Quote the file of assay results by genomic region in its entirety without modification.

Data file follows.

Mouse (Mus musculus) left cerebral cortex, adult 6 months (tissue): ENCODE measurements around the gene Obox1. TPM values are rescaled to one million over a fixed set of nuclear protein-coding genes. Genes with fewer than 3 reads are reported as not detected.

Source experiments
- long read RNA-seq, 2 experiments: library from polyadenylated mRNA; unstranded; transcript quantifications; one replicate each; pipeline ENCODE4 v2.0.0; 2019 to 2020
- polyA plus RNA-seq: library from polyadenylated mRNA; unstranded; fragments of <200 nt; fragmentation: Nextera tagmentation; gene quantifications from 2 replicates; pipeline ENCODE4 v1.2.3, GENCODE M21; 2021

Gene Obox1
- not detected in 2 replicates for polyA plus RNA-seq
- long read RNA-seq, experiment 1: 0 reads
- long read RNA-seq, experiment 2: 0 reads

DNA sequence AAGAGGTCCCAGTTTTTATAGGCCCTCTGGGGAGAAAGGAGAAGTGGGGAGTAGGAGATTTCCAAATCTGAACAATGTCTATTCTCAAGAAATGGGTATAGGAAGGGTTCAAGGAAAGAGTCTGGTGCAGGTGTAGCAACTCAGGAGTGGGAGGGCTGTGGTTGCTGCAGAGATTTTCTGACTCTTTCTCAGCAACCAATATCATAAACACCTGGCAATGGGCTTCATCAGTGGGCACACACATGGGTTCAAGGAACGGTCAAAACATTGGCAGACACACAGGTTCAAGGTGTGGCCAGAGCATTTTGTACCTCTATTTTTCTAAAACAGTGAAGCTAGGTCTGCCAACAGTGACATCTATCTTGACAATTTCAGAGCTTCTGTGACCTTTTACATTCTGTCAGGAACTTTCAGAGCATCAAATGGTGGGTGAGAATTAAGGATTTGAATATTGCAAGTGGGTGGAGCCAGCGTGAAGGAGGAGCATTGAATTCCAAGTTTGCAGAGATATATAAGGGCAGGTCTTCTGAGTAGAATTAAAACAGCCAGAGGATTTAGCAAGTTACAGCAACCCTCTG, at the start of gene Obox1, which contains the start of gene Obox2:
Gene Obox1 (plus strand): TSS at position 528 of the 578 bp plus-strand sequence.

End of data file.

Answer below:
Mouse (Mus musculus) left cerebral cortex, adult 6 months (tissue): ENCODE measurements around the gene Obox1. TPM values are rescaled to one million over a fixed set of nuclear protein-coding genes. Genes with fewer than 3 reads are reported as not detected.

Source experiments
- long read RNA-seq, 2 experiments: library from polyadenylated mRNA; unstranded; transcript quantifications; one replicate each; pipeline ENCODE4 v2.0.0; 2019 to 2020
- polyA plus RNA-seq: library from polyadenylated mRNA; unstranded; fragments of <200 nt; fragmentation: Nextera tagmentation; gene quantifications from 2 replicates; pipeline ENCODE4 v1.2.3, GENCODE M21; 2021

Gene Obox1
- not detected in 2 replicates for polyA plus RNA-seq
- long read RNA-seq, experiment 1: 0 reads
- long read RNA-seq, experiment 2: 0 reads

DNA sequence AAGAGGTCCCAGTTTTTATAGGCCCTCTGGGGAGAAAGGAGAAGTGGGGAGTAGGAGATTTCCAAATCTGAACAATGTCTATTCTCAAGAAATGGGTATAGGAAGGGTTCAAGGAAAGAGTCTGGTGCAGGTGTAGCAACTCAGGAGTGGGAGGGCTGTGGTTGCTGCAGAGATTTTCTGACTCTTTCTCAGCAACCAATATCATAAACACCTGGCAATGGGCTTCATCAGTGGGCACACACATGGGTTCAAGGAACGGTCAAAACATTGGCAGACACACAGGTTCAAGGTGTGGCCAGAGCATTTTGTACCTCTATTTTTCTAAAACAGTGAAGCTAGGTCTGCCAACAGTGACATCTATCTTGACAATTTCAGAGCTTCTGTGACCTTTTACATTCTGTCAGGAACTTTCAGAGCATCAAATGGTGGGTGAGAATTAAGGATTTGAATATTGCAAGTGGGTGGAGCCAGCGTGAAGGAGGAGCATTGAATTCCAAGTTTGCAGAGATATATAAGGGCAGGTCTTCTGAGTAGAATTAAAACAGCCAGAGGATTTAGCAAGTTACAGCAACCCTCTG, at the start of gene Obox1, which contains the start of gene Obox2:
Gene Obox1 (plus strand): TSS at position 528 of the 578 bp plus-strand sequence.